NRI Atul Keshap confirmed Ambassador to Sri Lanka and Maldives
Los Angeles, Aug 07, 2015NRIpress-Club/Satinder Sharma/Gary Singh Grewal
On Wednesday, Aug 05, 2015, NRI Atul Keshap was confirmed Ambassador to Sri Lanka and Maldives by the U.S. Senate.
He becoms the second NRI (Non-resident Indian) diplomat to be posted after Richard Rahul Verma to India.
Mr. Keshap and Mr. Verma, the U.S. envoy to India, both trace their origin to Punjab.
Before this appointment, he was serving as Deputy Assistant Secretary of State for South Asia. Keshap works closely with Assistant Secretary of State Nisha Biswal to coordinate U.S. Government policy toward India, Bangladesh, Sri Lanka, Nepal, Maldives, and Bhutan, comprising a diverse and strategic region of almost 1.5 billion people and over $2 trillion in economic output.
He was the United States Senior Official for Asia Pacific Economic Cooperation (APEC), a trade body whose members generate 55 percent of global GDP. In that capacity, he was responsible for U.S. policy initiatives during the Russia and Indonesia host years, and served concurrently as Assistant Secretary of State Kurt Campbell’s Coordinator for Economic Policy in the Bureau of East Asian and Pacific Affairs.
- 2010 - 2012, Keshap worked with Assistant Secretary of State Robert Blake as Director of the Office of India, Nepal, Sri Lanka, Bangladesh, Maldives, and Bhutan Affairs in the State Department’s Bureau of South and Central Asian Affairs, engaging in day-to-day management of U.S. foreign policy toward a strategically important region that comprises a fifth of the world's population.
- 2008- 2010, Keshap was Director of the Office of Human Rights, Humanitarian, and Social Affairs in the Bureau of International Organizations of the State Department. In that capacity, he helped lead U.S. efforts to frame multilateral human rights policy with regard to the United Nations system, including instructions to U.S. delegations to the Human Rights Council and the UN General Assembly.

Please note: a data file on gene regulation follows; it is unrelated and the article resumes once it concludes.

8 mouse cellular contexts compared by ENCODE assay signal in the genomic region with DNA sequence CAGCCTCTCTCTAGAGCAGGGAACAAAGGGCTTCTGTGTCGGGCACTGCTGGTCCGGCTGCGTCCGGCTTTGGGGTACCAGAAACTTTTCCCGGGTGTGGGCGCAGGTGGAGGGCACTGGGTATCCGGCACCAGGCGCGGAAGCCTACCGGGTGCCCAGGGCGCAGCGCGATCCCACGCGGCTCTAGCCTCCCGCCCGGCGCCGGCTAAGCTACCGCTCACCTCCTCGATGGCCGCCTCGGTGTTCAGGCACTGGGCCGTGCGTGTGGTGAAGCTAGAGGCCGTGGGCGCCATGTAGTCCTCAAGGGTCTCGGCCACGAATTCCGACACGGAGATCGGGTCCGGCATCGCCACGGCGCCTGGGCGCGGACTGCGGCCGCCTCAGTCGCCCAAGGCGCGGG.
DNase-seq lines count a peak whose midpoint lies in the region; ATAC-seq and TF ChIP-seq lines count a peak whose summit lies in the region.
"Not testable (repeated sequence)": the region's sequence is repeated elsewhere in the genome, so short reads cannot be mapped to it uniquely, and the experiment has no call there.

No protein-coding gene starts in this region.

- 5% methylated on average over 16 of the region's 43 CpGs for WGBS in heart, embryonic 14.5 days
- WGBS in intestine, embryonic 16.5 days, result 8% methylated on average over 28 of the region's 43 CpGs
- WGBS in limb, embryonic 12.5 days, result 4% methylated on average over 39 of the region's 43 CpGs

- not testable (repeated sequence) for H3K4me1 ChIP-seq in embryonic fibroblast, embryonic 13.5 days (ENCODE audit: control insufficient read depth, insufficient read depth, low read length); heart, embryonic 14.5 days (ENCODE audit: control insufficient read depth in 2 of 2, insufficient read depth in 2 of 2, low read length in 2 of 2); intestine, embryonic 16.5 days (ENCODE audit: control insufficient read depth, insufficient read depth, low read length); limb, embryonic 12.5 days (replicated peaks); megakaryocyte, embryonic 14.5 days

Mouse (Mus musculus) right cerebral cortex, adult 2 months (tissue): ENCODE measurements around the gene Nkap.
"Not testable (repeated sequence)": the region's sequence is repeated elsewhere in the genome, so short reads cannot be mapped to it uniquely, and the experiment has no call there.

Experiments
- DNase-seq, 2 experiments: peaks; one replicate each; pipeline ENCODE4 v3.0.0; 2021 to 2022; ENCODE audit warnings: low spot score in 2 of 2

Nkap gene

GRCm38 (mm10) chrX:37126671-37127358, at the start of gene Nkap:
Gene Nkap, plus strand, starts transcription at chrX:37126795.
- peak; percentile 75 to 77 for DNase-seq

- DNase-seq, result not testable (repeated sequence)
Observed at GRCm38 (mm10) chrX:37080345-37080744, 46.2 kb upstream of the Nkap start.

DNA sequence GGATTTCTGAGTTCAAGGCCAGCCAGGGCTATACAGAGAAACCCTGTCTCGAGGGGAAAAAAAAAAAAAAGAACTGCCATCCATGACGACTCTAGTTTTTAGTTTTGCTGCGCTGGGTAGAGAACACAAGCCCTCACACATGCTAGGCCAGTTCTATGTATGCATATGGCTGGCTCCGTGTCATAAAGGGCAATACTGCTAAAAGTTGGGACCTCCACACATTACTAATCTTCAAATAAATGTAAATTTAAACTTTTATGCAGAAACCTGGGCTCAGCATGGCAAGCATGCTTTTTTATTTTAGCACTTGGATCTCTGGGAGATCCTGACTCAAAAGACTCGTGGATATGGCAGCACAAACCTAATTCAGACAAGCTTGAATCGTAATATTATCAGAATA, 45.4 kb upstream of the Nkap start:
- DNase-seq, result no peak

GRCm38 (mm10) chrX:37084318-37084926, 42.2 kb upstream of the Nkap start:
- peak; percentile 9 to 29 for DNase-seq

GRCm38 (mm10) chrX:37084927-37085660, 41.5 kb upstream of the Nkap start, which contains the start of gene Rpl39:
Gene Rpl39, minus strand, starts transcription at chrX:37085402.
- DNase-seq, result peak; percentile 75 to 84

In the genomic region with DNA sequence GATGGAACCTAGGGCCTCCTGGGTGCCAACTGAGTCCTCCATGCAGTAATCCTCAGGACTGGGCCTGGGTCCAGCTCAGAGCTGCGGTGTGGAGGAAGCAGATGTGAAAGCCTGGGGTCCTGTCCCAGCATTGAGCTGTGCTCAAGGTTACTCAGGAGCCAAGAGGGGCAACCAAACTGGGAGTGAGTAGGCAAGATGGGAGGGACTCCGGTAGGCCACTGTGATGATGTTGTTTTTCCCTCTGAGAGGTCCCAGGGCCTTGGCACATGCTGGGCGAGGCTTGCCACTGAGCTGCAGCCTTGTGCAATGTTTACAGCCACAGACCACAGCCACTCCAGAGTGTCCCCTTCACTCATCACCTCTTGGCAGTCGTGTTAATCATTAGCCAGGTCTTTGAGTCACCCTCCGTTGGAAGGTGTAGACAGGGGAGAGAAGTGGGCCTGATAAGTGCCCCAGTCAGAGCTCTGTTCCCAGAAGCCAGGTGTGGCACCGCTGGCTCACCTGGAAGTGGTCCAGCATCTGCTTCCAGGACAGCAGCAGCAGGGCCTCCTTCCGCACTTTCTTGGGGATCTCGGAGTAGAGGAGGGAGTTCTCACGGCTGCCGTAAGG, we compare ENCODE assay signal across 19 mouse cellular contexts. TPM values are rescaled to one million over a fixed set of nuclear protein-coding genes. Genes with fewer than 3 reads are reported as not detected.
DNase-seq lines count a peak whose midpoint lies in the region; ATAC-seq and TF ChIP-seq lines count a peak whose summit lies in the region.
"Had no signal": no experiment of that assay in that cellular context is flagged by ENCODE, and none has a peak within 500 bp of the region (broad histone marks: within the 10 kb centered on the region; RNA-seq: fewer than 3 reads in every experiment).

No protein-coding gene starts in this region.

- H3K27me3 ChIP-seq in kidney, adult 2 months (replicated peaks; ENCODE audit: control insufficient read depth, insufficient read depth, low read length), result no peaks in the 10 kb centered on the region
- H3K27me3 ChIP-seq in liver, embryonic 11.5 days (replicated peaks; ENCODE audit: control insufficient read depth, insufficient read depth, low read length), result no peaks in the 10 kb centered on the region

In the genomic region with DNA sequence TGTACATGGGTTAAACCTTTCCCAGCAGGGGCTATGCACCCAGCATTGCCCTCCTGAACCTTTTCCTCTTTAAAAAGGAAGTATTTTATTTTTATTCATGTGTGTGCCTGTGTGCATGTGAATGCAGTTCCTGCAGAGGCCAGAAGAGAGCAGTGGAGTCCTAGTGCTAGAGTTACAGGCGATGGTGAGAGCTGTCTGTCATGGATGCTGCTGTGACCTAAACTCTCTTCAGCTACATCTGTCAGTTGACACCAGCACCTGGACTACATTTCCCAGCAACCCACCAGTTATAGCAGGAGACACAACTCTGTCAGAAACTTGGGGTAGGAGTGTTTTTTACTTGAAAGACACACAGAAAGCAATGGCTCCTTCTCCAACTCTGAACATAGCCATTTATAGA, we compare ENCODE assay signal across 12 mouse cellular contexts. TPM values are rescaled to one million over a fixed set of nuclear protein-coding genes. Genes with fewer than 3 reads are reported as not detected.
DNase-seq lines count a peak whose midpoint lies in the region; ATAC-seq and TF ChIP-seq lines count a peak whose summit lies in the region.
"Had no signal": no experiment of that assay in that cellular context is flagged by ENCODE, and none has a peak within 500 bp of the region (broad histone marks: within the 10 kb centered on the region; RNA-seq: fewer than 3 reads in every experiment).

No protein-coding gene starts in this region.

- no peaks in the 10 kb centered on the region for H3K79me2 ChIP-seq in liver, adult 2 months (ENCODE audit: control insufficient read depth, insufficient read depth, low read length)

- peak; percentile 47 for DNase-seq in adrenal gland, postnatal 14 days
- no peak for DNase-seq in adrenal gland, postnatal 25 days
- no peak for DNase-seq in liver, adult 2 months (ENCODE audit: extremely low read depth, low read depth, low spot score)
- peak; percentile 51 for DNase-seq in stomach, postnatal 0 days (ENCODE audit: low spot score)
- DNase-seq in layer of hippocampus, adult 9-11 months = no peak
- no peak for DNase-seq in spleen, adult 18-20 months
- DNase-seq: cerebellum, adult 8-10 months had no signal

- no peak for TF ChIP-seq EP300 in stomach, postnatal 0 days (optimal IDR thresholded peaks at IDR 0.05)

Mr. Keshap was posted as Deputy Minister Counselor for Political Affairs at the U.S. Embassy in New Delhi, India, where he served as one of Ambassador David Mulford’s principal advisors on the U.S.-India civilian nuclear energy cooperation initiative, and also worked to implement the broader strategic partnership with India at all levels in close coordination with the Indian government while managing a large political reporting and outreach team.
- 2003-2004, Keshap served as Director for North African and Middle Eastern Regional Affairs at the National Security Council staff in the Executive Office of the President. While there, he was responsible for recommendations to the President and National Security Advisor on policy formulation for five countries in North Africa. He also helped implement the landmark breakthrough in relations with Libya, and helped complete negotiations on the U.S.-Morocco Free Trade Agreement.
Other assignments in Washington include as Special Assistant for the Middle East, North Africa, and South Asia for the Under Secretary of State for Political Affairs, where he managed Ambassador Marc Grossman’s engagement with 25 countries in the Middle East, North Africa, Arabian Peninsula, and South Asia. As Country Desk Officer for the United Arab Emirates and Qatar from 2000-2002, he contributed to efforts to secure much-needed basing rights following September 11.
Keshap has also served as an Operations Officer on the executive staff of Secretary of State Madeleine Albright, and as a political/economic officer at U.S. Embassies in Rabat, Morocco and Conakry, Guinea.
He is the recipient of several Department of State individual Superior and Meritorious Honor Awards, as well as a certificate of recognition from Secretary of State Colin Powell for duties performed in the State Department Operations Center on September 11, 2001 and afterwards.